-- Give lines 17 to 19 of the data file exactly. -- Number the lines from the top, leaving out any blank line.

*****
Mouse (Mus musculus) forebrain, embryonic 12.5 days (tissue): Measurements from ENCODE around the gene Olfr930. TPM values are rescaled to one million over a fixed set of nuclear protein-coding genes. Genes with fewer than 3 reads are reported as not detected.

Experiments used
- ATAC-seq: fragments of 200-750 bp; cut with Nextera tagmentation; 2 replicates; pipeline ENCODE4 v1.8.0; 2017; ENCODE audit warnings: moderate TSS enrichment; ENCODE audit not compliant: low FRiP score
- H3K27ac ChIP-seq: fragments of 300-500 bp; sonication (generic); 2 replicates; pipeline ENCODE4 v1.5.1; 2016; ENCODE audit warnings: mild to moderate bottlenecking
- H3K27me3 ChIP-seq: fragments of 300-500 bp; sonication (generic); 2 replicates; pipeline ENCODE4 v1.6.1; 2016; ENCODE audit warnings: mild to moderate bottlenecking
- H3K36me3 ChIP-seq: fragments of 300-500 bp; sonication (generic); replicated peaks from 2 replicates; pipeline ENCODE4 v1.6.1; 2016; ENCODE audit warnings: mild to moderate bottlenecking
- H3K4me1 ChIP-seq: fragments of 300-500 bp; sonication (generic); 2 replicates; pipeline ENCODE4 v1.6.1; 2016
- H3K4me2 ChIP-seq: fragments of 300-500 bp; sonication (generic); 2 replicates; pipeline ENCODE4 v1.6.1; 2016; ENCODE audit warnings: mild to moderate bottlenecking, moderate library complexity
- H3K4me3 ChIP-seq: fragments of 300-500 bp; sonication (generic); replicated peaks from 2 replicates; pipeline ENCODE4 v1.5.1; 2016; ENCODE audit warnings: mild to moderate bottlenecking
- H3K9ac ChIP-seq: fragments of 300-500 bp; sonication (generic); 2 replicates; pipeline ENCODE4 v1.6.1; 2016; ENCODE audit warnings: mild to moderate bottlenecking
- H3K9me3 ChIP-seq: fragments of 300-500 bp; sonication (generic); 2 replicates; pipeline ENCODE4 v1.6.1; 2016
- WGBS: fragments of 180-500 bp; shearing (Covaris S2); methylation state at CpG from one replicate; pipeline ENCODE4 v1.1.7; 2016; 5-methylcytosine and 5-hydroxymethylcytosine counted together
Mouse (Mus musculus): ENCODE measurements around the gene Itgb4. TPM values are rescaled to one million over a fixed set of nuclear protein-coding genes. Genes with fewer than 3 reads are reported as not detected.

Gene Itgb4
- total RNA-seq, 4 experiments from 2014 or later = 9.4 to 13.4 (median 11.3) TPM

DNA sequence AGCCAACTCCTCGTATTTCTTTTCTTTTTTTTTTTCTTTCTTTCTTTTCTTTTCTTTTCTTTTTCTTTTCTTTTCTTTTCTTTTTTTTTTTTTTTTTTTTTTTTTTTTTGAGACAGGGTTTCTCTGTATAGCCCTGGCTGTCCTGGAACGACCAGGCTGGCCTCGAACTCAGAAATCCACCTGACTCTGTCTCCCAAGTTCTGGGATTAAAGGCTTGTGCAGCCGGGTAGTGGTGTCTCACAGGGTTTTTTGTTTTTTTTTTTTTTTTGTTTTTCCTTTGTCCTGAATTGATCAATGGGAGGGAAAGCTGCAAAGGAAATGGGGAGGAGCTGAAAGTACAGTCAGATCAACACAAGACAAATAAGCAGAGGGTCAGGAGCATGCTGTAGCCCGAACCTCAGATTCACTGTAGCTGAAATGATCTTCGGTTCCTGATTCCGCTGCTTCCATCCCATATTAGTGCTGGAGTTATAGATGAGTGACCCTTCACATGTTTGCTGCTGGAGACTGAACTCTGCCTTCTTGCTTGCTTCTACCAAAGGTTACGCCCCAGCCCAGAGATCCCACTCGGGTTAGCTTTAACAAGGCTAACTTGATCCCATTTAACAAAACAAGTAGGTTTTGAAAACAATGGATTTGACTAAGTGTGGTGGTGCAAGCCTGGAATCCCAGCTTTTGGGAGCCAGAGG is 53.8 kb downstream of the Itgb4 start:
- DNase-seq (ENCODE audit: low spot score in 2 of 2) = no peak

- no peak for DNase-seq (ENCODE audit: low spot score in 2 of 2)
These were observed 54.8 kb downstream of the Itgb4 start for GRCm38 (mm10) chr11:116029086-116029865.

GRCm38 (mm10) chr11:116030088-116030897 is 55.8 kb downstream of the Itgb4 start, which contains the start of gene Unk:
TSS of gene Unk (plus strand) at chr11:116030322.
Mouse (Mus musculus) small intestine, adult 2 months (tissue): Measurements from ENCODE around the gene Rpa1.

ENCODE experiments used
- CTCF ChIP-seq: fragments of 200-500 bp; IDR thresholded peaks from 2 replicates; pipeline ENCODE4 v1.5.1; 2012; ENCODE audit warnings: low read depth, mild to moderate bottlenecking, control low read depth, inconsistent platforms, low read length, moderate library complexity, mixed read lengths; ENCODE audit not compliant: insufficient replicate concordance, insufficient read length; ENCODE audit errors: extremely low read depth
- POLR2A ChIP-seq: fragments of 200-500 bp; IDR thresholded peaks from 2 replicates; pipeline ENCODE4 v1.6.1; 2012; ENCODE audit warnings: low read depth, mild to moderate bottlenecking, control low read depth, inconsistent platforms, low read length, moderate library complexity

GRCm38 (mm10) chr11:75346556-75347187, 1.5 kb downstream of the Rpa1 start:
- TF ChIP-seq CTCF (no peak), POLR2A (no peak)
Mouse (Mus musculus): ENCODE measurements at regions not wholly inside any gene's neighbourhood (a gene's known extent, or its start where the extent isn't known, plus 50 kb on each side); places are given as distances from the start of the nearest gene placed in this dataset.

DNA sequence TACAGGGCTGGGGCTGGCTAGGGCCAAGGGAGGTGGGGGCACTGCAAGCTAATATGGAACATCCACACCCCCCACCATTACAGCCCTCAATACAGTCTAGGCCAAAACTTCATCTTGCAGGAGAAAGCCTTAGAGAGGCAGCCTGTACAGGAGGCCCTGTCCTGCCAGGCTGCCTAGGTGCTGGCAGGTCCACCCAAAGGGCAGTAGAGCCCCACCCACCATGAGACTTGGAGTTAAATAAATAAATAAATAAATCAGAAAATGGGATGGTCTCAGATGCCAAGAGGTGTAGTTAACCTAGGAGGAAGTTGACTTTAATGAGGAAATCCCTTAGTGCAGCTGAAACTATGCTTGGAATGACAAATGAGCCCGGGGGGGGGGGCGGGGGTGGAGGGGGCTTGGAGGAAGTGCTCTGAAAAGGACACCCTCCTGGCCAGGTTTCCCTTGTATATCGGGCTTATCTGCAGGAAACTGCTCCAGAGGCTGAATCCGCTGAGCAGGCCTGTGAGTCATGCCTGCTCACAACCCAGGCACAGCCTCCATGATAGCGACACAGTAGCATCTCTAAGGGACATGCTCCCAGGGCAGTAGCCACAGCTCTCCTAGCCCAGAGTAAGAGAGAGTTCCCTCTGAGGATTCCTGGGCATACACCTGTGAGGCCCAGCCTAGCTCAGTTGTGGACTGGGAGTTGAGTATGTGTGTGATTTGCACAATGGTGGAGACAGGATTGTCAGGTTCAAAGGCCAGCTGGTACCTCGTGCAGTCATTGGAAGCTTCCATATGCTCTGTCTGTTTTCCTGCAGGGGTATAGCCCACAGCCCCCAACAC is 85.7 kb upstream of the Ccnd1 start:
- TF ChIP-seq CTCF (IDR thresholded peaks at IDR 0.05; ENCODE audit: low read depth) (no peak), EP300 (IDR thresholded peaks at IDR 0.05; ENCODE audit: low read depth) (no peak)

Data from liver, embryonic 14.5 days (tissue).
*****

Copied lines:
- DNase-seq (ENCODE audit: low spot score in 2 of 2) = no peak

- no peak for DNase-seq (ENCODE audit: low spot score in 2 of 2)
These were observed 54.8 kb downstream of the Itgb4 start for GRCm38 (mm10) chr11:116029086-116029865.